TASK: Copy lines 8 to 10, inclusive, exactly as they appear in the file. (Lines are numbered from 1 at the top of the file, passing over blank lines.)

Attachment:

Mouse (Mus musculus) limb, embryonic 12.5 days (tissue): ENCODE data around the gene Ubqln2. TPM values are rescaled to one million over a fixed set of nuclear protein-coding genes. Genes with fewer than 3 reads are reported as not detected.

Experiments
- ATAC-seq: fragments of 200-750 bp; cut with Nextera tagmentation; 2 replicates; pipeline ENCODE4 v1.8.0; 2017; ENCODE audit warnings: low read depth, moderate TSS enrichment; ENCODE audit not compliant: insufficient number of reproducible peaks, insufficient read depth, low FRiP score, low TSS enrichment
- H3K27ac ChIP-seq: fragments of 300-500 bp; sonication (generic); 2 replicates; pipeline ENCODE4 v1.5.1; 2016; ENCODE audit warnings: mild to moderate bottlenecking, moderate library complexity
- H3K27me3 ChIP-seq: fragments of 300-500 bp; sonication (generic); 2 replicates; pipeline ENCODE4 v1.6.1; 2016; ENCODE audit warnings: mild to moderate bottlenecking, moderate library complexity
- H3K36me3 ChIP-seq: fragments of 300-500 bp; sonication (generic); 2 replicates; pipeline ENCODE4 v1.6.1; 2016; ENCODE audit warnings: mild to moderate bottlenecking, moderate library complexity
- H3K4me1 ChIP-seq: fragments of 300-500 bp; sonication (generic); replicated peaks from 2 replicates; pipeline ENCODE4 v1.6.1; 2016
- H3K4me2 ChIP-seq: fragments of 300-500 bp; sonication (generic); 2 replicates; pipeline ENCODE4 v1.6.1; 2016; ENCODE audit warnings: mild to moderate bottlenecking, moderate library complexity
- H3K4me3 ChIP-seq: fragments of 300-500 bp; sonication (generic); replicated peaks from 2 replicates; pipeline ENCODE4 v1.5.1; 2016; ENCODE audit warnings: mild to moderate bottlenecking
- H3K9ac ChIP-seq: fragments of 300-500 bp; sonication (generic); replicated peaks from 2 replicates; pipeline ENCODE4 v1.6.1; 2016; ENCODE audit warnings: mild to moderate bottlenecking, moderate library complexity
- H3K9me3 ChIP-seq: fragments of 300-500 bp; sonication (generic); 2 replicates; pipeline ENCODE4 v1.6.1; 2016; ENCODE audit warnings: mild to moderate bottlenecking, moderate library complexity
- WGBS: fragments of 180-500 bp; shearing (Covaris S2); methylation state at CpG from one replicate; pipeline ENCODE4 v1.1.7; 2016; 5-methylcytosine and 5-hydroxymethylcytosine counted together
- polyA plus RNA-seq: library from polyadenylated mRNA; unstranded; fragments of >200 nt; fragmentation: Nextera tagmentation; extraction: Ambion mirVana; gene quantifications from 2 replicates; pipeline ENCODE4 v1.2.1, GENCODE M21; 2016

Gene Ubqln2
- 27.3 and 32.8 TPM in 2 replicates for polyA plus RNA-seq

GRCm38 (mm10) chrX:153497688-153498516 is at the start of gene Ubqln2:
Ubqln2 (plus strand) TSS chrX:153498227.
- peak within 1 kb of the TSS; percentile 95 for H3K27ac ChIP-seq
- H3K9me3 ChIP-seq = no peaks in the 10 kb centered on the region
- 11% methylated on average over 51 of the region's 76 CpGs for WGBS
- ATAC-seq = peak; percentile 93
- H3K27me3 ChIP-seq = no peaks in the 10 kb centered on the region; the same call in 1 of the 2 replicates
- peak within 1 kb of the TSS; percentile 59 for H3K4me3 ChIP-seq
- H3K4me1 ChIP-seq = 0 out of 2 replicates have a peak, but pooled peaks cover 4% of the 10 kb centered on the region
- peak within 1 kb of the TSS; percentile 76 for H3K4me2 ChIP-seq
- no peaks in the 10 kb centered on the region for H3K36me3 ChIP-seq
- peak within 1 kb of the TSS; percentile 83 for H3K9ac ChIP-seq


- H3K4me2 ChIP-seq: fragments of 300-500 bp; sonication (generic); 2 replicates; pipeline ENCODE4 v1.6.1; 2016; ENCODE audit warnings: mild to moderate bottlenecking, moderate library complexity
- H3K4me3 ChIP-seq: fragments of 300-500 bp; sonication (generic); replicated peaks from 2 replicates; pipeline ENCODE4 v1.5.1; 2016; ENCODE audit warnings: mild to moderate bottlenecking
- H3K9ac ChIP-seq: fragments of 300-500 bp; sonication (generic); replicated peaks from 2 replicates; pipeline ENCODE4 v1.6.1; 2016; ENCODE audit warnings: mild to moderate bottlenecking, moderate library complexity